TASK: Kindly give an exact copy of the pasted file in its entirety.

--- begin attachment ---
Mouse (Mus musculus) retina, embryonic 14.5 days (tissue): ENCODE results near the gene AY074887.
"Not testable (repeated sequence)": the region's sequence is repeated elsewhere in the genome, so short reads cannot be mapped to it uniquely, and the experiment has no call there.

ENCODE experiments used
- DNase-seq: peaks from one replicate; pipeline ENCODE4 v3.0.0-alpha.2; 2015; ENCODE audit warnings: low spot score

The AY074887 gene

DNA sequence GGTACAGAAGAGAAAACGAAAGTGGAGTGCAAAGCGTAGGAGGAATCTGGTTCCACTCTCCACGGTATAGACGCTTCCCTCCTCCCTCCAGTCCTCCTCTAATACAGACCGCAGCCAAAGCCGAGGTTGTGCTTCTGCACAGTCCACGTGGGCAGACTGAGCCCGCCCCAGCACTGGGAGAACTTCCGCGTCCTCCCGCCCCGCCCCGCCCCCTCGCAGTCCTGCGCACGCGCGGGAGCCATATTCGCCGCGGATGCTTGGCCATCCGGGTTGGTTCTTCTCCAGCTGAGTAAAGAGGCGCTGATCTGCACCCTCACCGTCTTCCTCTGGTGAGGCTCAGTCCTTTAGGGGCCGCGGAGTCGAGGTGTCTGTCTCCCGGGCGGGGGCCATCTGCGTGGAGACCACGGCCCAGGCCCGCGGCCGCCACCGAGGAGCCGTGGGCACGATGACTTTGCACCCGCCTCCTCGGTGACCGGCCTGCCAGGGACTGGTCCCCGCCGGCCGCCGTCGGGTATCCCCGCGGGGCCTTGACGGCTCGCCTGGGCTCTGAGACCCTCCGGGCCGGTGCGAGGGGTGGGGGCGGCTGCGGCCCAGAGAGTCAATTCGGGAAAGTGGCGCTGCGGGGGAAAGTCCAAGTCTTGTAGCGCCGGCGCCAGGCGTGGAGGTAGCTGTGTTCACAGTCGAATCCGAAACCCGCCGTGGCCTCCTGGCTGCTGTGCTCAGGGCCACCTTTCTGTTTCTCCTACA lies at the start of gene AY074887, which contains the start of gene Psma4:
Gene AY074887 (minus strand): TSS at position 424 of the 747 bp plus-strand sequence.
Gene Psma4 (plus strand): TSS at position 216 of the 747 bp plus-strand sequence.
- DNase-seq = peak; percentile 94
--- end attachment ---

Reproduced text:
Mouse (Mus musculus) retina, embryonic 14.5 days (tissue): ENCODE results near the gene AY074887.
"Not testable (repeated sequence)": the region's sequence is repeated elsewhere in the genome, so short reads cannot be mapped to it uniquely, and the experiment has no call there.

ENCODE experiments used
- DNase-seq: peaks from one replicate; pipeline ENCODE4 v3.0.0-alpha.2; 2015; ENCODE audit warnings: low spot score

The AY074887 gene

DNA sequence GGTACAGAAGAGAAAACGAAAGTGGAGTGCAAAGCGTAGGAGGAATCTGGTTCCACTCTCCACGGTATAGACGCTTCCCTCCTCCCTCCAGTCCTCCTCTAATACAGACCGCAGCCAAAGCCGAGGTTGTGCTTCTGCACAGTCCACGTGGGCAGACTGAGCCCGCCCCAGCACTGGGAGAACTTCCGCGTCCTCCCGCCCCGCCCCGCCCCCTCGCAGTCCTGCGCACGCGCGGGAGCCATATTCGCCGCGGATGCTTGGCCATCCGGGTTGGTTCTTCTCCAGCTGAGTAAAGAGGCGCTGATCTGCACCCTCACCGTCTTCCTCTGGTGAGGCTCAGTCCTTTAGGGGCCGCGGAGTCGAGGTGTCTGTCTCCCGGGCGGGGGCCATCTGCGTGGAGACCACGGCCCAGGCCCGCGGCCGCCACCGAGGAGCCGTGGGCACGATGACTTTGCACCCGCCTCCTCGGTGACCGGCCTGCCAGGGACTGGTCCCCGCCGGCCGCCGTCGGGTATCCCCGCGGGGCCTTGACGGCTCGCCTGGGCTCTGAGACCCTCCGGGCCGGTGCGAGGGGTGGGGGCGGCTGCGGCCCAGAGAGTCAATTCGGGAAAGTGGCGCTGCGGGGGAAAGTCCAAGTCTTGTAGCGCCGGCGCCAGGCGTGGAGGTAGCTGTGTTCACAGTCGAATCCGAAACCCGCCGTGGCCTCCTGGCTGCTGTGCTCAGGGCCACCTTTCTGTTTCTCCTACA lies at the start of gene AY074887, which contains the start of gene Psma4:
Gene AY074887 (minus strand): TSS at position 424 of the 747 bp plus-strand sequence.
Gene Psma4 (plus strand): TSS at position 216 of the 747 bp plus-strand sequence.
- DNase-seq = peak; percentile 94